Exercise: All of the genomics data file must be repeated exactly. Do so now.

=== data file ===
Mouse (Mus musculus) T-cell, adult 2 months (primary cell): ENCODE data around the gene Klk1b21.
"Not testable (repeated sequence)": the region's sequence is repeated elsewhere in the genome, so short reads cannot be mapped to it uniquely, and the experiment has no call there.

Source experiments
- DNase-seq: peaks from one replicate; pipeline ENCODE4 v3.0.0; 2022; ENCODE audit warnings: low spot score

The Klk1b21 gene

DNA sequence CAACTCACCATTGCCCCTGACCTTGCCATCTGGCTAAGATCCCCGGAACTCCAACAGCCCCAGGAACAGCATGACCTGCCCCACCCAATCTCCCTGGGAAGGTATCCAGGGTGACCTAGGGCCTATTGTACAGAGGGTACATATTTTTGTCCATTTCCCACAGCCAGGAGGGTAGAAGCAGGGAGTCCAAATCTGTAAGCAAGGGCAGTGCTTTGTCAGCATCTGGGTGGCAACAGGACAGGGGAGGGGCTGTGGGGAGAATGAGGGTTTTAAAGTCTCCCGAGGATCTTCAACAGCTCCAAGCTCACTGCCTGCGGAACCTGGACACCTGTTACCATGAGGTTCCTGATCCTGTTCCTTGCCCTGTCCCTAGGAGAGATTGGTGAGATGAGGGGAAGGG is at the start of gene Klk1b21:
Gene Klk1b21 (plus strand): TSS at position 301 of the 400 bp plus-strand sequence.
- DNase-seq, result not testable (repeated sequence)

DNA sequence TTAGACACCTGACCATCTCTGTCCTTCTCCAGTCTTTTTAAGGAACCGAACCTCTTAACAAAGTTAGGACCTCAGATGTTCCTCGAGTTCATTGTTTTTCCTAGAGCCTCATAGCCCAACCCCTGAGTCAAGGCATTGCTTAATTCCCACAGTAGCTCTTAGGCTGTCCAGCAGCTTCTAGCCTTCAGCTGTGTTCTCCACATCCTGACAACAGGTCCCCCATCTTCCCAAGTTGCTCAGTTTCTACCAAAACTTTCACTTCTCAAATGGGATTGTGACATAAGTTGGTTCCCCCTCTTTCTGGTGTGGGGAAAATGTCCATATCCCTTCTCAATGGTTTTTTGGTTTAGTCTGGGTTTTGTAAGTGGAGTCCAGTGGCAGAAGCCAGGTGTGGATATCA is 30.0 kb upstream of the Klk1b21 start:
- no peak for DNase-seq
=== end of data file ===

Mouse (Mus musculus) T-cell, adult 2 months (primary cell): ENCODE data around the gene Klk1b21.
"Not testable (repeated sequence)": the region's sequence is repeated elsewhere in the genome, so short reads cannot be mapped to it uniquely, and the experiment has no call there.

Source experiments
- DNase-seq: peaks from one replicate; pipeline ENCODE4 v3.0.0; 2022; ENCODE audit warnings: low spot score

The Klk1b21 gene

DNA sequence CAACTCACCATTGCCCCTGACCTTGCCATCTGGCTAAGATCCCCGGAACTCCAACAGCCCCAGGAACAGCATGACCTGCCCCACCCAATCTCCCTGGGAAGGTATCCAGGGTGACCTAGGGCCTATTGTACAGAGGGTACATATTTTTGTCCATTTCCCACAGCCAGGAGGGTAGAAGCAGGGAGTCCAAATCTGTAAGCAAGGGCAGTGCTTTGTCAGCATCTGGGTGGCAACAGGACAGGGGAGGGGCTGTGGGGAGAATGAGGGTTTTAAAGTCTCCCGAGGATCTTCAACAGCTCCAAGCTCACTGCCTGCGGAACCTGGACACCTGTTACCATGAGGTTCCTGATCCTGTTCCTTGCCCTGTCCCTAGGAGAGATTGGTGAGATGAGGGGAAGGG is at the start of gene Klk1b21:
Gene Klk1b21 (plus strand): TSS at position 301 of the 400 bp plus-strand sequence.
- DNase-seq, result not testable (repeated sequence)

DNA sequence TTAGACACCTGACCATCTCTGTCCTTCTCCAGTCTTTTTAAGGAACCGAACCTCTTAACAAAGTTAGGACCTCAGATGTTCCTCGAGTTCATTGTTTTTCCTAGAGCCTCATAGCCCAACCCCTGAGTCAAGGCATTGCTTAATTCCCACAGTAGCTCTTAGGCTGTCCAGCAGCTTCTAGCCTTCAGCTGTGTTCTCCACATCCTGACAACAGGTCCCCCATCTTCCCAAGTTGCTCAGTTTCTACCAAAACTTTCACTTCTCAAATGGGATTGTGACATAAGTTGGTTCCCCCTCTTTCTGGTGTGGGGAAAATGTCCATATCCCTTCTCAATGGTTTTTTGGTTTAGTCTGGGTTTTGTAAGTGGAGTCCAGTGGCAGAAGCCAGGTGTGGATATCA is 30.0 kb upstream of the Klk1b21 start:
- no peak for DNase-seq